Another musician who has sprung to life in the Australian scene is DJ and producer Harley Streten, also known as Flume. Nick and Harley first collaborated on Left Alone which would feature on Flume’s debut album. They followed this up with an EP the following year called Lockjaw.
‘Initially he produced and I sang, which was easy because there were specific roles, but then it was different on the collaborative EP. It’s more of a personality thing than a musical thing. It took me two years to do the album, and it only took four days to do the EP. We’d been wanting to work together for ages and obviously we both had our own careers developing. We were on a similar trajectory, he was touring a lot and so was I. We just went down to this beach house and the atmosphere churned the record out. It just worked!’
Nick also studied music production and credits this time for a change in his approach to songwriting. ‘I didn’t know how to record stuff before then. I’d always made bass beats and learnt the basics of recording. It was classic guitar singer songwriter recording with one microphone and a guitar track. Then I started learning how to multitrack, conceptually how to fill out a mix and how to EQ.’ If locking yourself into a studio and learning how each intricacy can be implemented alters your perspective one way, then playing a show to a crowd who may not know who you are, at a festival, can also do the same. ‘You’ve got to pack a punch in your set, people are usually super excited, usually drunk as well. Subtleties tend to go out the windows at festivals and think you have to make things a little more black or white.’
So what music is currently getting Chet Faker through life on the road. ‘In the morning it’s Marcus Marr’s The Music. Whilst I’m traveling around or at the end of a long day, I’m really into Neils Fram. To dance, it’s Nao vs AK Paul, So Good.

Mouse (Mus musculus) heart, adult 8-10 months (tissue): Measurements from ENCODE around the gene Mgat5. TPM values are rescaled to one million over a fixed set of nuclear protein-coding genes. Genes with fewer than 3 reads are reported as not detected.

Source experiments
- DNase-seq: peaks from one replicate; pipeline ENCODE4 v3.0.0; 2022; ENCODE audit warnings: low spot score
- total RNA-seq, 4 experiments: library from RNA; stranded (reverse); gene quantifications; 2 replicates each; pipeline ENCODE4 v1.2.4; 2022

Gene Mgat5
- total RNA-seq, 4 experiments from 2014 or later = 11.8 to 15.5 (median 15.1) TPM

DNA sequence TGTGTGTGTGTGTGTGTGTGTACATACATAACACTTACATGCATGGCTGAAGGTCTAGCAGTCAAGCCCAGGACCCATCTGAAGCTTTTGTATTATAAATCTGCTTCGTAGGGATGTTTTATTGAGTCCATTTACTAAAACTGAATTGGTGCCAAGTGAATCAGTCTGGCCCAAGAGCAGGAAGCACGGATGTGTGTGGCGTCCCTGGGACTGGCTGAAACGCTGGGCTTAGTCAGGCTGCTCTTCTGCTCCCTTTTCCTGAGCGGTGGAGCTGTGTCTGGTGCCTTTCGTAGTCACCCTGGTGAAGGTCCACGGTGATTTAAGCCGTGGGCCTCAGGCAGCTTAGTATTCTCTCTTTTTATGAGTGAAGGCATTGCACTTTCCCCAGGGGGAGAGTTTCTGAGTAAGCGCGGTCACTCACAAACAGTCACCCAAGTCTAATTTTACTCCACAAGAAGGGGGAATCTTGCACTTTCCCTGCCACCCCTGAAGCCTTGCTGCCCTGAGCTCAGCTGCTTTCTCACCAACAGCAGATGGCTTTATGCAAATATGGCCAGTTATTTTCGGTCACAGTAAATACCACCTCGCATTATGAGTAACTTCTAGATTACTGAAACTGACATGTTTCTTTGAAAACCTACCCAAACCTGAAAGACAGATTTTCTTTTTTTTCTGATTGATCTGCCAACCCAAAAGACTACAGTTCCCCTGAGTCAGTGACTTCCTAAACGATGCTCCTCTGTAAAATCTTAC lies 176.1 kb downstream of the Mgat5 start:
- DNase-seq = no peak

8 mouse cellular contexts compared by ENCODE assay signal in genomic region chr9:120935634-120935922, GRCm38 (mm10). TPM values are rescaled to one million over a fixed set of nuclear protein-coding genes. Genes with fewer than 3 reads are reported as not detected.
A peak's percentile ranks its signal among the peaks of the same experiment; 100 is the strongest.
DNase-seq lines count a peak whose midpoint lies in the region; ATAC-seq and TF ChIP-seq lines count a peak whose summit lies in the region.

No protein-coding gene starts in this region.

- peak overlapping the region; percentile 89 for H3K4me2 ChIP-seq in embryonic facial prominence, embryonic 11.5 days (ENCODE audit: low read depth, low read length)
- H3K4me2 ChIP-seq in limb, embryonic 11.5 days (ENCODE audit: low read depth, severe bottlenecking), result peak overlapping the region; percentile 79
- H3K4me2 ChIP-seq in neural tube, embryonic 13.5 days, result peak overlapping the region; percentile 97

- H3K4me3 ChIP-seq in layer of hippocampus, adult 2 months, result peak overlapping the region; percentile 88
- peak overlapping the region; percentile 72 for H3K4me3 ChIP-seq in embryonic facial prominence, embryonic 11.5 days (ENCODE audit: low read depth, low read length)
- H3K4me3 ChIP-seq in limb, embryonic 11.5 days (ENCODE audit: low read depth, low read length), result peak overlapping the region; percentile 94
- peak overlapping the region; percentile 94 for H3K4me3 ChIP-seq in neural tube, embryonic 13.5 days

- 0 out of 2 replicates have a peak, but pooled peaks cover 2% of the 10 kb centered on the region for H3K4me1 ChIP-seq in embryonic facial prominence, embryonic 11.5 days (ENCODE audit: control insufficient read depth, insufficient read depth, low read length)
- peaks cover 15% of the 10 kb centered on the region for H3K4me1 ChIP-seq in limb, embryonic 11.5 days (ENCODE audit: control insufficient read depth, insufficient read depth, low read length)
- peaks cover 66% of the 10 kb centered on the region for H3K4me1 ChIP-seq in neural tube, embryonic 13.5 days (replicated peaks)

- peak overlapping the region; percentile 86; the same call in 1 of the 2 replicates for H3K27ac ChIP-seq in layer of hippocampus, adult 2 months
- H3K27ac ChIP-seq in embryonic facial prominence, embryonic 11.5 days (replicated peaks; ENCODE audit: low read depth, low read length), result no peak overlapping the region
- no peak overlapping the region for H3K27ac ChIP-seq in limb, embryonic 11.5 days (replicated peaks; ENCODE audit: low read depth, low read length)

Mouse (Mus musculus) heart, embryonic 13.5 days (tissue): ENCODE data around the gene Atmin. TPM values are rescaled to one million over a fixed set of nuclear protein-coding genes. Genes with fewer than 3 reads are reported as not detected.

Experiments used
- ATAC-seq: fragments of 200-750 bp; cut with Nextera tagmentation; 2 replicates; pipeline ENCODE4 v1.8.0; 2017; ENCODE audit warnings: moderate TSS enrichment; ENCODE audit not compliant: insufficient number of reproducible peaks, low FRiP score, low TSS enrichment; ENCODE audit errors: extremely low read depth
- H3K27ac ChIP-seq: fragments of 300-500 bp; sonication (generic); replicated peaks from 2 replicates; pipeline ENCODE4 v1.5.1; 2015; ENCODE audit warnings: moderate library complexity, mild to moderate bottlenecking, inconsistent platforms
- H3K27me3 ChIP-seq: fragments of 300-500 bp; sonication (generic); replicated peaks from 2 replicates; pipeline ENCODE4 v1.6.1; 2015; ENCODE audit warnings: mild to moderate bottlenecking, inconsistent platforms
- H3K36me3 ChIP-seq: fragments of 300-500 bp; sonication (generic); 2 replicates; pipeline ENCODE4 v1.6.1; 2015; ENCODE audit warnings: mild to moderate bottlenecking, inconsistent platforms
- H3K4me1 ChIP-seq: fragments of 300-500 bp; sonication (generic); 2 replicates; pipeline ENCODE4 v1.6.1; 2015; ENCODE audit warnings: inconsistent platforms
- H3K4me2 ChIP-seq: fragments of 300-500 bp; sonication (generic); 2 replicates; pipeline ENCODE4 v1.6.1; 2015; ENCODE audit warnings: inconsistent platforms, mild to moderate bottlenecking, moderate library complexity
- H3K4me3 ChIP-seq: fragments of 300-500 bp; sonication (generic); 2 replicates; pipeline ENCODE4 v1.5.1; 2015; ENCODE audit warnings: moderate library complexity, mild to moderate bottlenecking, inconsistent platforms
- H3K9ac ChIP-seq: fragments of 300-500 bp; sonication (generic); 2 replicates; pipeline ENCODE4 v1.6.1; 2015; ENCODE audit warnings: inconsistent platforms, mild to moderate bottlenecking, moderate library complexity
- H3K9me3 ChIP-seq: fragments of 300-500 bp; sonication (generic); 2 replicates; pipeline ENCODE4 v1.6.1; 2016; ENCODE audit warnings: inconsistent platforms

Whilst these life experiences have been important in Nick’s growth as an artist, what about the roots? How did his origins in Melbourne affect him? ‘I’ve never been good at connecting my physical surroundings with music, but the area I grew up in certainly shaped the person I am. Melbourne is very arts and culture driven. A lot of my closest friends are artists, and they influence me heavily. Hamish Monroe is a Melbourne based artist. He’s a genius but he’s off with the fairies most of the time. If you get him in conversation he’ll blow your world apart. He’s one of the most talented people I know’
This basis of creativity is obviously beneficial for a musician or artist, with the ability to bounce of others who have similar curiosities but different outputs. But Chet Faker has taken Nick away from this comfort blanket and out across the globe, and continues to do so. ‘It sounds cliched, but traveling makes you realize how many human beings there actually are on this planet, and how similar we all are. Everywhere I go the basics are the same even if its kind of different on the surface. It’s weird. I’ve played in some countries I didn’t know existed four years ago, and people are singing along to the words. I don’t really know how to process that, but I guess with a unique lifestyle comes a lot of unique experiences.’
‘With a unique lifestyle comes a lot of unique experiences.’